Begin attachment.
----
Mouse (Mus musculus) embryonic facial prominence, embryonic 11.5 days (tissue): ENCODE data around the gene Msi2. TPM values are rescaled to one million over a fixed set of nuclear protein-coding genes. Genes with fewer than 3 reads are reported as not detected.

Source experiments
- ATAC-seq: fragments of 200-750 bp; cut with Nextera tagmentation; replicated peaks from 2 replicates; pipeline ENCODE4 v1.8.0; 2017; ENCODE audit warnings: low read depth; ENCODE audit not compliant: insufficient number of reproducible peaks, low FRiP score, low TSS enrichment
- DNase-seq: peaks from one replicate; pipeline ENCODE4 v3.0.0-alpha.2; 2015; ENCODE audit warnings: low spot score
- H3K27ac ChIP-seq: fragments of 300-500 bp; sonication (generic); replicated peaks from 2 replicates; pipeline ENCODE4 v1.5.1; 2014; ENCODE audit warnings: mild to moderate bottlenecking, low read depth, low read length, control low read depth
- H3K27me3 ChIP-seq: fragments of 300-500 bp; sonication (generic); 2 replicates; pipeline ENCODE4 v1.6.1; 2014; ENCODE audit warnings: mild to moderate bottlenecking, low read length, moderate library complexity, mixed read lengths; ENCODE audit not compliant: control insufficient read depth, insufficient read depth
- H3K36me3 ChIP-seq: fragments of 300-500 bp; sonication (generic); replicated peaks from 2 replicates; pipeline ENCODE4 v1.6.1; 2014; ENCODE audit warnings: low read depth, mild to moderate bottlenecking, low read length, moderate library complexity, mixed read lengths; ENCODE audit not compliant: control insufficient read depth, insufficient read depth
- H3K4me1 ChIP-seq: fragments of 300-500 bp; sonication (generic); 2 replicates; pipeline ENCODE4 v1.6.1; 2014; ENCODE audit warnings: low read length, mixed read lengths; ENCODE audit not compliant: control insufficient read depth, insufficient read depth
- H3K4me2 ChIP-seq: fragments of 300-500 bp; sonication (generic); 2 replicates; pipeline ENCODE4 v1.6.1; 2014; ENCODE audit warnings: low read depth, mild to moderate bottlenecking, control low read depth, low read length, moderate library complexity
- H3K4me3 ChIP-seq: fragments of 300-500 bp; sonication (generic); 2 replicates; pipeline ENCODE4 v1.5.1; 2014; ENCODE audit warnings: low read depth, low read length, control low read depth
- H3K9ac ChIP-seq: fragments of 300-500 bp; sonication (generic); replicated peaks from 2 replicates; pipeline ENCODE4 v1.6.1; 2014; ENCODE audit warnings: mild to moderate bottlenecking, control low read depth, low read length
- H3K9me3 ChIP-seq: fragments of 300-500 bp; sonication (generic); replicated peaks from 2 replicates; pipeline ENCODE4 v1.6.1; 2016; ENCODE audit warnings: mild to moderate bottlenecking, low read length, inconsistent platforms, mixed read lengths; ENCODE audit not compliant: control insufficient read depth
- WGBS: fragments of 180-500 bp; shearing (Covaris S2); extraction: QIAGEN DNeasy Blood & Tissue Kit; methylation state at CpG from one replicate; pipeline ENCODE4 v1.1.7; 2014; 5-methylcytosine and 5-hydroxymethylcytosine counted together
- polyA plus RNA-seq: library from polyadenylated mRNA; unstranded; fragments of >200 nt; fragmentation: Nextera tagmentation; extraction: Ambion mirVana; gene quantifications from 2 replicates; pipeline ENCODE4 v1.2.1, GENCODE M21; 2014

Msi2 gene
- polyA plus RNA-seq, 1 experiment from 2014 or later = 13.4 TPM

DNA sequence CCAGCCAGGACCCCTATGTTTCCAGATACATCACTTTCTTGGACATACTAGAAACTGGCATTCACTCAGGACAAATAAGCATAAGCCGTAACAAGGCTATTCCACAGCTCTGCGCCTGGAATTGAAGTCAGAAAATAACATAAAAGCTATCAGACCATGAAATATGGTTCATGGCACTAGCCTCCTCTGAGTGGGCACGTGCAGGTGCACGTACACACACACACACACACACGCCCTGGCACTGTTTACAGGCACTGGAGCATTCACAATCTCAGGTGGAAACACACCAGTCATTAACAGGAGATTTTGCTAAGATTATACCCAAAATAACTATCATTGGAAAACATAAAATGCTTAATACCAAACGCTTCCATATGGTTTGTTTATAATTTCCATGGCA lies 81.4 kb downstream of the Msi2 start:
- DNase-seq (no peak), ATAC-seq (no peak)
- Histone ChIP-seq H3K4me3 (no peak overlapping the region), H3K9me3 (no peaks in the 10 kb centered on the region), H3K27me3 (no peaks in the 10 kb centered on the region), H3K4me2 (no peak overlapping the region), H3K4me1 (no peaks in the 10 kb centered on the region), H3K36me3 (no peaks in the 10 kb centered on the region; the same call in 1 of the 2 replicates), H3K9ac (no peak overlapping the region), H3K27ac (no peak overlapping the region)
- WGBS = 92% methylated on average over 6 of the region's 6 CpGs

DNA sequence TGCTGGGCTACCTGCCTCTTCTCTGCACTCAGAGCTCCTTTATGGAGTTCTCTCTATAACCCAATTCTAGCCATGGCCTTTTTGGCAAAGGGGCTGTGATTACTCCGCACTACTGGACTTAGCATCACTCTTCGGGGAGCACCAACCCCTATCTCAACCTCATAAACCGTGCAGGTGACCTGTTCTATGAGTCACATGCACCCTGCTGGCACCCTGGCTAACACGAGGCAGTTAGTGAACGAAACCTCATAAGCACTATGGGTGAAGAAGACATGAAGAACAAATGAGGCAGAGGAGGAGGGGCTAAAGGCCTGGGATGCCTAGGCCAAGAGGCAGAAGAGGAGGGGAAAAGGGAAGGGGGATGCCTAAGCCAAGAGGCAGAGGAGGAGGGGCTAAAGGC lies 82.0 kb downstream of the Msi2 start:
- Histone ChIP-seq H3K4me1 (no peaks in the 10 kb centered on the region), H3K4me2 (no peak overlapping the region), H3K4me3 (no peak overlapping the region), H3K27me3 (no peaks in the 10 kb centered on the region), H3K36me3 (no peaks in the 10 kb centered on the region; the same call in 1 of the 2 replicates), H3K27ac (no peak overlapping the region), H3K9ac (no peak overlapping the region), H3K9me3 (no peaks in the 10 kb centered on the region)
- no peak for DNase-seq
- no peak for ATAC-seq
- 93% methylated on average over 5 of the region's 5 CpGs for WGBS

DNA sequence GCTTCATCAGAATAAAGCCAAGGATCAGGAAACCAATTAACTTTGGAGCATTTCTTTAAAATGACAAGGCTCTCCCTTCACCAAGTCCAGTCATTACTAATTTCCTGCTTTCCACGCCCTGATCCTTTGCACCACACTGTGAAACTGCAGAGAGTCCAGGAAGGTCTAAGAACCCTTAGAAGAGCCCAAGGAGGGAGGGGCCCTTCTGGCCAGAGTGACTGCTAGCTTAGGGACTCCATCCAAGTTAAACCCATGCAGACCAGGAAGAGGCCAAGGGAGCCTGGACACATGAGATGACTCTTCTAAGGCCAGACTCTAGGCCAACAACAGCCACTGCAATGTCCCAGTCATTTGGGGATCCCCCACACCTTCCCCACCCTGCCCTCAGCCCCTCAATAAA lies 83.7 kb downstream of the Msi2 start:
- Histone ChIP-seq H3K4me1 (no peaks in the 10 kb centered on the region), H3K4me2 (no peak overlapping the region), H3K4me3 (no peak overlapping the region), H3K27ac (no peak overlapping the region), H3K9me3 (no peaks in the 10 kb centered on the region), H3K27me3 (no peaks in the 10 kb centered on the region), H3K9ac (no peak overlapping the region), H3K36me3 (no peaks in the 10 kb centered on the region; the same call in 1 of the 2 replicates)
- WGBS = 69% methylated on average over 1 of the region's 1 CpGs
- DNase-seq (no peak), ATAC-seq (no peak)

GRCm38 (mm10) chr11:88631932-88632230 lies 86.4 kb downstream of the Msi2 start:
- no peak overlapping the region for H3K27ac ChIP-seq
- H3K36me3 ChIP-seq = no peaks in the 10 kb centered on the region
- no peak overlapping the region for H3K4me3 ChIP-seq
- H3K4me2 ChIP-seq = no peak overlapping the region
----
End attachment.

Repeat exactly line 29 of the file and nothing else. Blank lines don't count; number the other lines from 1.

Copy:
- DNase-seq (no peak), ATAC-seq (no peak)